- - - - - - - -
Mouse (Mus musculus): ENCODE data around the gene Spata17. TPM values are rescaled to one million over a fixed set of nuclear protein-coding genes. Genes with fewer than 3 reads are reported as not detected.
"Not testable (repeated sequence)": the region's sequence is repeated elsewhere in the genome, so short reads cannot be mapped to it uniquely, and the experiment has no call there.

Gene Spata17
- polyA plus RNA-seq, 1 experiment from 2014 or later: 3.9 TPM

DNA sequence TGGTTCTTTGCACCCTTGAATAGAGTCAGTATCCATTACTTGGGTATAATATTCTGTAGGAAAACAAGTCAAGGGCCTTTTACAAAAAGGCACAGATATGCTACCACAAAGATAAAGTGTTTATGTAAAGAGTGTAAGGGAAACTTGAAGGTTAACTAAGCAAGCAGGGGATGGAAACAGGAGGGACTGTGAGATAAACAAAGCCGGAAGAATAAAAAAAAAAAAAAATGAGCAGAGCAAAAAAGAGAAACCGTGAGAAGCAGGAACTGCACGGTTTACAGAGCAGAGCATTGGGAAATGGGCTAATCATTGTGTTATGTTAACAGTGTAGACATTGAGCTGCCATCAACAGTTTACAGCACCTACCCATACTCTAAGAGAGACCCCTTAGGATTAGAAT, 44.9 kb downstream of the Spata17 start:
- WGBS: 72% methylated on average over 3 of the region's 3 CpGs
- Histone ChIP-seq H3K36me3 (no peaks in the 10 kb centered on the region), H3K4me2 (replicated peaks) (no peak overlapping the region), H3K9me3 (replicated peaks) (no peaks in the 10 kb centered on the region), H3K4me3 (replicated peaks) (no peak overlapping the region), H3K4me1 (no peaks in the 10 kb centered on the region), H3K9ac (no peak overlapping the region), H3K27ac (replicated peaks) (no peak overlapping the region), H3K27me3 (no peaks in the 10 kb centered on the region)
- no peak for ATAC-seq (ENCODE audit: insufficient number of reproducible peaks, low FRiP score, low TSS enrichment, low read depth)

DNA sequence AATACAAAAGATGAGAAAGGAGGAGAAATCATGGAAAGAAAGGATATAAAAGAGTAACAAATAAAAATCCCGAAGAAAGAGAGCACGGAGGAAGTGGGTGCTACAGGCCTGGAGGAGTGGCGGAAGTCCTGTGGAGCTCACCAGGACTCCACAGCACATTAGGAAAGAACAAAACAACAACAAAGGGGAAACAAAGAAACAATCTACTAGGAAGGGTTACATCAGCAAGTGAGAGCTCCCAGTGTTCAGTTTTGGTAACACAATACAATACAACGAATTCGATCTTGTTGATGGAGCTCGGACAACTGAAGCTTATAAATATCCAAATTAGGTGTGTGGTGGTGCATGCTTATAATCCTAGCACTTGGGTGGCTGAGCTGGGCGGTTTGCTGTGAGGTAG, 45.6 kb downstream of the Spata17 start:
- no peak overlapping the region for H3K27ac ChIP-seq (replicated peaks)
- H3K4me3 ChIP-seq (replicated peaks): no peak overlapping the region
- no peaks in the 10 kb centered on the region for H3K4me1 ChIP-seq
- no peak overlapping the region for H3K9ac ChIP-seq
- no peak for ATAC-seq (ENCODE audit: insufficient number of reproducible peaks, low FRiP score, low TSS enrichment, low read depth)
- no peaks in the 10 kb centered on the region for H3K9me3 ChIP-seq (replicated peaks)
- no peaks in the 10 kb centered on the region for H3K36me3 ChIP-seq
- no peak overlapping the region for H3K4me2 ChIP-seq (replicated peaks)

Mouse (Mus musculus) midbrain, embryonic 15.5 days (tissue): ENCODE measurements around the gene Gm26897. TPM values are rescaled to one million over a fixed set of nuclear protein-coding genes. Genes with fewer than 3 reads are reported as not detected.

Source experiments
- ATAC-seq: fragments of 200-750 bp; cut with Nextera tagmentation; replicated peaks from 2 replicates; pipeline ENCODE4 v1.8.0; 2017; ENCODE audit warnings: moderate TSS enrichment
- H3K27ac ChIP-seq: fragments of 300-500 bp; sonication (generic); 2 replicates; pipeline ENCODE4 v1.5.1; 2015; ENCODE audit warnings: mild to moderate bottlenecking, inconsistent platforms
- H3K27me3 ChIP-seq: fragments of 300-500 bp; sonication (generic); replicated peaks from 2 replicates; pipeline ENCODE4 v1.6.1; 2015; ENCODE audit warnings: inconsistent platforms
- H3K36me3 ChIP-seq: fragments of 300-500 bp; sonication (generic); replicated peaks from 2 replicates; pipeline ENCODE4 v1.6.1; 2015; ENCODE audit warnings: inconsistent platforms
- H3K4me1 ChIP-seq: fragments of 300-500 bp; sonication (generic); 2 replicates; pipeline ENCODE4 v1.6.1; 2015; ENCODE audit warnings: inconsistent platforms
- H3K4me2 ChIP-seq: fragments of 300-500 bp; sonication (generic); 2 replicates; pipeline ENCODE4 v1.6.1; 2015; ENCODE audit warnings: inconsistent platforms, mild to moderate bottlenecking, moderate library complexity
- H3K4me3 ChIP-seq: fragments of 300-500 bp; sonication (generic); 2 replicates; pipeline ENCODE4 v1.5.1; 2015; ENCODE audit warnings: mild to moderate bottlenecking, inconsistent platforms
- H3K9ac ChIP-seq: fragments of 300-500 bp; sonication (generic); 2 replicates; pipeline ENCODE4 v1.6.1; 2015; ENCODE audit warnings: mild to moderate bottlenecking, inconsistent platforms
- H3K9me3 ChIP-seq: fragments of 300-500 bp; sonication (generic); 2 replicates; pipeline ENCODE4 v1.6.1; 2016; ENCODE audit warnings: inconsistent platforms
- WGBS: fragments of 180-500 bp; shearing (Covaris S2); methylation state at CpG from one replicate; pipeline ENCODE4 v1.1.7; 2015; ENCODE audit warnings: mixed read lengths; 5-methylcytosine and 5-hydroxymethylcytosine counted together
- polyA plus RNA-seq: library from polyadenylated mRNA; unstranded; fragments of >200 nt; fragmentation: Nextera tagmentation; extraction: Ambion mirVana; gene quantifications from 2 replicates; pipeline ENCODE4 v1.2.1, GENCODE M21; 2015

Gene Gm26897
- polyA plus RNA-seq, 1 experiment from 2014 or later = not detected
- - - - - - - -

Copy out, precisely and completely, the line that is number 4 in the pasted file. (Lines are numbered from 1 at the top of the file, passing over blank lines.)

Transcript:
- polyA plus RNA-seq, 1 experiment from 2014 or later: 3.9 TPM